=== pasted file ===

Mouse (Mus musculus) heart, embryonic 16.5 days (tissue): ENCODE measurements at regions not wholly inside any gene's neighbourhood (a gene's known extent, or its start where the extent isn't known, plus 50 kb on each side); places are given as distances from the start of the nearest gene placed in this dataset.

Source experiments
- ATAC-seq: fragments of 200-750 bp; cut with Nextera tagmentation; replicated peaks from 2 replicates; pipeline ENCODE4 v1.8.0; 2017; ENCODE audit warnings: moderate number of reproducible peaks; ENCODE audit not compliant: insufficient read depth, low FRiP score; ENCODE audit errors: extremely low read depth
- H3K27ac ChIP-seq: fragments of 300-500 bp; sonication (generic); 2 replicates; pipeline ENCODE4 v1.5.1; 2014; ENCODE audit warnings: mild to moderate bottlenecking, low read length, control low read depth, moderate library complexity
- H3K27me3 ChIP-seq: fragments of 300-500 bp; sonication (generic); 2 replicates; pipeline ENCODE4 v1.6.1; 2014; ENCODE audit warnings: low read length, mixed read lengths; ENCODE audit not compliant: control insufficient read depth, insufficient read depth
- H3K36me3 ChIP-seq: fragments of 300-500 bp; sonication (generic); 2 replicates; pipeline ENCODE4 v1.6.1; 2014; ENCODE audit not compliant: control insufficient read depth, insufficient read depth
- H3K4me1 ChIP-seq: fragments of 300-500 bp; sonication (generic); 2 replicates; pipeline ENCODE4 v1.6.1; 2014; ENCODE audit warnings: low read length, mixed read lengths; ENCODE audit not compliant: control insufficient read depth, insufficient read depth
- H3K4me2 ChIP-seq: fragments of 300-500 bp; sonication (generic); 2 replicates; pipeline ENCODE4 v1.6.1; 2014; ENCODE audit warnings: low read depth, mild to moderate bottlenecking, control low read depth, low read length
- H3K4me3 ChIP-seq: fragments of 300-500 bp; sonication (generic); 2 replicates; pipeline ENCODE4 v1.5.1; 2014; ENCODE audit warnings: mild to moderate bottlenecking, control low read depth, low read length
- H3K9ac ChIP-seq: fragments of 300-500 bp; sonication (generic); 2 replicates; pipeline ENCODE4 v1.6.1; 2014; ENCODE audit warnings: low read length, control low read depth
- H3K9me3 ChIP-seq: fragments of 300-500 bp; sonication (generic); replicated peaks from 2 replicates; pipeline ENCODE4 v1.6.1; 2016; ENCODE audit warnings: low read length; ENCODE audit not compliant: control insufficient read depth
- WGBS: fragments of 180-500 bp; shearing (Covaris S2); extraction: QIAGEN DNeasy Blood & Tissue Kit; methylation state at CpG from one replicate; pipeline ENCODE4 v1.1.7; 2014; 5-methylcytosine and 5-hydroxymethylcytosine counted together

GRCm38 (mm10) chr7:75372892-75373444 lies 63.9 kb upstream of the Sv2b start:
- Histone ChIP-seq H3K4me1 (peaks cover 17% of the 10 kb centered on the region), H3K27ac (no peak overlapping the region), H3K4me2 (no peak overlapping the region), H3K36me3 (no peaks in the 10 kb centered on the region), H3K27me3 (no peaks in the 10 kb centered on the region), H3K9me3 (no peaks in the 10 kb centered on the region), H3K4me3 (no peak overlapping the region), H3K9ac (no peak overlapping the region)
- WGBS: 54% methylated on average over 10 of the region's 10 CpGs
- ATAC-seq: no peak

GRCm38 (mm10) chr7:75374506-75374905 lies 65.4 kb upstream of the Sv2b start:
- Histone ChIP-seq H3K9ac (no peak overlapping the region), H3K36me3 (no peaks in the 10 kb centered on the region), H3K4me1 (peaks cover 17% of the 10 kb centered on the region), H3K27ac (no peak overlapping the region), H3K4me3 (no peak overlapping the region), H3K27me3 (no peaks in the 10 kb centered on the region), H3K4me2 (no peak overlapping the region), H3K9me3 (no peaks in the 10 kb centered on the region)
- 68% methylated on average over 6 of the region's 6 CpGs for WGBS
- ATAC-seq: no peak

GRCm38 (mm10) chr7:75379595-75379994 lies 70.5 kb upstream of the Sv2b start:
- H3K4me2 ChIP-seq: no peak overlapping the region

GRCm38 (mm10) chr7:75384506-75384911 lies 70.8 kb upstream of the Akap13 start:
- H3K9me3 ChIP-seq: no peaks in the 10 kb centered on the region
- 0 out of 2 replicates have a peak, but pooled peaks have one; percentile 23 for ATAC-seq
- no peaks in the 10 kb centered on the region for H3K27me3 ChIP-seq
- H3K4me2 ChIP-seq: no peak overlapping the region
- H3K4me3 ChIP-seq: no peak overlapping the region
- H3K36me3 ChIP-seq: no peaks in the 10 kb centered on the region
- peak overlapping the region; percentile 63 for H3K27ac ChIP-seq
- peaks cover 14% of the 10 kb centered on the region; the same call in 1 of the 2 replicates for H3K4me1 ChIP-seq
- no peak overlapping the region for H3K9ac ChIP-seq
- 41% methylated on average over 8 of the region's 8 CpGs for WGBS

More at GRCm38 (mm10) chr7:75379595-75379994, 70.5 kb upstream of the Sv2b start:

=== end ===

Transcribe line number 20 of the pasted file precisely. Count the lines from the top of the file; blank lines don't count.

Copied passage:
- ATAC-seq: no peak